Bishop Loverde faced crisis with ‘transparency, integrity’

"I am sorry, profoundly sorry, for the terrible pain you have experienced because of sexual abuse," said Arlington Bishop Paul S. Loverde more than 11 years ago at the diocese's first healing Mass for victims and survivors of abuse. "Forgive us for not seeing more deeply and fully the horrendous evil such abuse is and does."

Such words of apology - along with encouragement and a willingness to listen - are at the heart of Bishop Loverde's response to sexual abuse.

Not long after arriving in Arlington, the bishop found himself in the middle of the clergy sex abuse scandal of the early 2000s. Revelations that bishops moved guilty priests among parishes without informing police or parents caused an eruption of anger and pain, and compelled all U.S. dioceses to reflect upon their own practices and policies.

In 2002, U.S. bishops met in Dallas to discuss how to address the crisis and assist victims. The gathering produced the "Charter for the Protection of Children and Young People," and Bishop Loverde immediately went to work implementing it in the Arlington Diocese.

The bishop's efforts over the years "have restored the trust of so many," said Deacon Marques Silva, director of the diocesan Office of Child Protection and Safety, one of two offices established in response to the charter. The second is the Victim Assistance Office, headed by Pat Mudd.

A review board also was formed to make recommendations to the bishop regarding allegations of abuse by diocesan clergy. The nine-person board currently includes an abuse survivor, social worker and attorney.

Deacon Silva said his office has three primary components: education, background checks, and assisting the bishop with implementing the diocesan code of conduct and sexual misconduct policy.

The foundation of its safe-environment education efforts is VIRTUS' "Protecting God's Children." The training program is for all diocesan employees and volunteers who have substantial contact with minors and works to prevent child sexual abuse in the church and society at large. The office also provides training for students in grades K-12. With a focus on Christian chastity, curricula are taught through religious education, youth ministry or the Catholic schools.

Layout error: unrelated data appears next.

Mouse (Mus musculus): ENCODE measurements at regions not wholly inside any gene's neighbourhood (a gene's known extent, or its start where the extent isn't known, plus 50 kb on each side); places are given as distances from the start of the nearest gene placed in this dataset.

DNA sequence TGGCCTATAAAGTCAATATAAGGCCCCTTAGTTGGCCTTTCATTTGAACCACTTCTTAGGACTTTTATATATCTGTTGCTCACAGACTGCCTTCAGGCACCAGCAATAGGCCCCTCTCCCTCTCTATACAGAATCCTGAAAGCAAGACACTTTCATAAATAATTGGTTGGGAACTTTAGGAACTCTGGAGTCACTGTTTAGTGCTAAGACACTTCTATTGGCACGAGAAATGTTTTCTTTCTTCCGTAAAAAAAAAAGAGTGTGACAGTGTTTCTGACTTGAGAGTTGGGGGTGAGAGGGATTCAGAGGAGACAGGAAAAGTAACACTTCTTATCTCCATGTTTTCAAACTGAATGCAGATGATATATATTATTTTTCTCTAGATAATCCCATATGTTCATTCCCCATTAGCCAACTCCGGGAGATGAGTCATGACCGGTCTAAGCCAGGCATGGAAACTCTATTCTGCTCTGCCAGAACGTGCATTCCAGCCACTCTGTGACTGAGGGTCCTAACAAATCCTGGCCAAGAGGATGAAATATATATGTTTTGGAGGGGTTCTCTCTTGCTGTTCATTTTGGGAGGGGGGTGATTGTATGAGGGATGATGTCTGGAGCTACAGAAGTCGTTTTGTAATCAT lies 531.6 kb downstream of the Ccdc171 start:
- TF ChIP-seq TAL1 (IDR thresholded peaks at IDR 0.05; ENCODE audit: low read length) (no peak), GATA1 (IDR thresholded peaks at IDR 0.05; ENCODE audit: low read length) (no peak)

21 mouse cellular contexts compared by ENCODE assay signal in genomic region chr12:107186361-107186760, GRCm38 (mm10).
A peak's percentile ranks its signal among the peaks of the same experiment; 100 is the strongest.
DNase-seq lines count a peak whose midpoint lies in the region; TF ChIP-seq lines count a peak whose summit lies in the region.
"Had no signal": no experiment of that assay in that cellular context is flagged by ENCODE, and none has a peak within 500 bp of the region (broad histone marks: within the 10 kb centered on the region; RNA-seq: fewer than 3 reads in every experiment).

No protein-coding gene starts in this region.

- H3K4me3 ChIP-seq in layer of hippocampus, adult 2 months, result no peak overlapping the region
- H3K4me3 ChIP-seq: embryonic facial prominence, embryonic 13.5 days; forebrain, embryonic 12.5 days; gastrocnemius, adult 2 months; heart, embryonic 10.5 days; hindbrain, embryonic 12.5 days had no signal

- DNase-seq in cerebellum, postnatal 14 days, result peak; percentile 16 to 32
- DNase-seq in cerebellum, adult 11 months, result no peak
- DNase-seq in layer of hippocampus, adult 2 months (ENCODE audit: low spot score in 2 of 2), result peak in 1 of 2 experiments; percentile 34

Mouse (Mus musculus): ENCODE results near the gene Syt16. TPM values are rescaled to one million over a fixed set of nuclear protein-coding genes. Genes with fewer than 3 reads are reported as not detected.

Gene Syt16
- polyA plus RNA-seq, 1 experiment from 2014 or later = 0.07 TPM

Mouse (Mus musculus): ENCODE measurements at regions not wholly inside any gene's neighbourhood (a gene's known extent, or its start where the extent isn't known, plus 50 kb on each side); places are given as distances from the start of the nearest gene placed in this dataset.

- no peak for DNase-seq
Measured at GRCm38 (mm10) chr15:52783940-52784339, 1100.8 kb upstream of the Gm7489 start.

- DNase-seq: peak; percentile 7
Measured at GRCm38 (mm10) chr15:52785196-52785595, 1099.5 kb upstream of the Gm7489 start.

Deacon Silva said one way Bishop Loverde has shown his commitment to child protection and victim assistance is by allotting ample staff to both diocesan offices. Whereas some dioceses have one person overseeing both efforts, Arlington has four people working with Deacon Silva and two with Mudd.

Bishop Loverde "went above and beyond what we had to do," said Mudd.

"There are always scandals in the church at different times," Deacon Silva said. But Bishop Loverde "has responded to the most recent one with transparency, integrity and commitment."

It's a commitment not only to protect children but also to offer healing to victims.

"He's been willing to meet with victims from the beginning," said Mudd, victim assistance coordinator for more than a decade. "The bishop has heard them talk about the pain of their abuse … and listened to their efforts to heal. He has been very moved by them."

Since its founding in 2003, the Victim Assistance Office has assisted more than 530 survivors of abuse. Mudd said the vast majority were abused by family members or through violence on the street.

The office initially had an advisory board, made up of victims/survivors, to help shape the ministry's programs and policies. It helped create the current annual schedule, which includes three healing Masses celebrated by Bishop Loverde, three prayer services, three support group evenings with the bishop and a spiritual retreat.

The bishop has attended nearly every event planned by the office. But it is not only a ministry of presence, said Mudd. He also provides "attentiveness to their pain" and "his sincere apology."

"To have the bishop apologize to them is powerful," she said.

"The bishop has a gift of listening and supporting victims," Mudd added. "And that means so much."

© Arlington Catholic Herald 2015